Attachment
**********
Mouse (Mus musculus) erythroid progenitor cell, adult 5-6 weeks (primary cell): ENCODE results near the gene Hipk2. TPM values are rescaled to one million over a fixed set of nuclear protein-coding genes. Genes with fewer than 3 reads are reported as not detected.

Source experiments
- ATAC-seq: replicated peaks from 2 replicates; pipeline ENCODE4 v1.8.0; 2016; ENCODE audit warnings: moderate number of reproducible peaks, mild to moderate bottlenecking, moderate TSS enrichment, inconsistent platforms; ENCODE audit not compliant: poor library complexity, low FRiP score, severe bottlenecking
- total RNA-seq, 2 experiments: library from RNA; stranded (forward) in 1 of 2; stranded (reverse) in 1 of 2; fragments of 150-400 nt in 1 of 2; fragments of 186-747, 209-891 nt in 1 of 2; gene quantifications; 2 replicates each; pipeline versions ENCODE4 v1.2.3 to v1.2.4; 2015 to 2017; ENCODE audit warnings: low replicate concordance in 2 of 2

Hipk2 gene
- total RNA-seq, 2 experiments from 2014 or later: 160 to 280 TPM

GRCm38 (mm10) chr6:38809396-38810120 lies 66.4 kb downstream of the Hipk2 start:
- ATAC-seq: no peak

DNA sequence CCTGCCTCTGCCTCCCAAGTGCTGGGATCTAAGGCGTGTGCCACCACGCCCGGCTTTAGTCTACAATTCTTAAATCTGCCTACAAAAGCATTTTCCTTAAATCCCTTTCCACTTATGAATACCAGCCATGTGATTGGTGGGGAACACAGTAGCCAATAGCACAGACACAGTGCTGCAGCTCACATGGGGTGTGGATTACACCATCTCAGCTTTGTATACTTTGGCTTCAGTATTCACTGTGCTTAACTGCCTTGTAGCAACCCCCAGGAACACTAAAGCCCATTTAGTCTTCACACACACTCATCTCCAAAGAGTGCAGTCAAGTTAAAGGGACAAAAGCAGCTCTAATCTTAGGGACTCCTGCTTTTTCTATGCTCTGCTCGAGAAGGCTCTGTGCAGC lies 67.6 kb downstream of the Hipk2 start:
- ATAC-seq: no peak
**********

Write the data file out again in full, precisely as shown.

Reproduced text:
Mouse (Mus musculus) erythroid progenitor cell, adult 5-6 weeks (primary cell): ENCODE results near the gene Hipk2. TPM values are rescaled to one million over a fixed set of nuclear protein-coding genes. Genes with fewer than 3 reads are reported as not detected.

Source experiments
- ATAC-seq: replicated peaks from 2 replicates; pipeline ENCODE4 v1.8.0; 2016; ENCODE audit warnings: moderate number of reproducible peaks, mild to moderate bottlenecking, moderate TSS enrichment, inconsistent platforms; ENCODE audit not compliant: poor library complexity, low FRiP score, severe bottlenecking
- total RNA-seq, 2 experiments: library from RNA; stranded (forward) in 1 of 2; stranded (reverse) in 1 of 2; fragments of 150-400 nt in 1 of 2; fragments of 186-747, 209-891 nt in 1 of 2; gene quantifications; 2 replicates each; pipeline versions ENCODE4 v1.2.3 to v1.2.4; 2015 to 2017; ENCODE audit warnings: low replicate concordance in 2 of 2

Hipk2 gene
- total RNA-seq, 2 experiments from 2014 or later: 160 to 280 TPM

GRCm38 (mm10) chr6:38809396-38810120 lies 66.4 kb downstream of the Hipk2 start:
- ATAC-seq: no peak

DNA sequence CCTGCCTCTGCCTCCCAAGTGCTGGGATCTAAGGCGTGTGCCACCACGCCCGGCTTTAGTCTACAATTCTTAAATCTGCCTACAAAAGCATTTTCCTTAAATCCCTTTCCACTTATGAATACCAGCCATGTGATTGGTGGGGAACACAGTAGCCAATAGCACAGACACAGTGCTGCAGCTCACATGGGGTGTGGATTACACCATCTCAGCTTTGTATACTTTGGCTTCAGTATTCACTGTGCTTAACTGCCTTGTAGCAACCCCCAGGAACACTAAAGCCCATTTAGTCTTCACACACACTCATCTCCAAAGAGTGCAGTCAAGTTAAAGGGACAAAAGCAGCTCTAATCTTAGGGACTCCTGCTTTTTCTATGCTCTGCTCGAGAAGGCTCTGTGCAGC lies 67.6 kb downstream of the Hipk2 start:
- ATAC-seq: no peak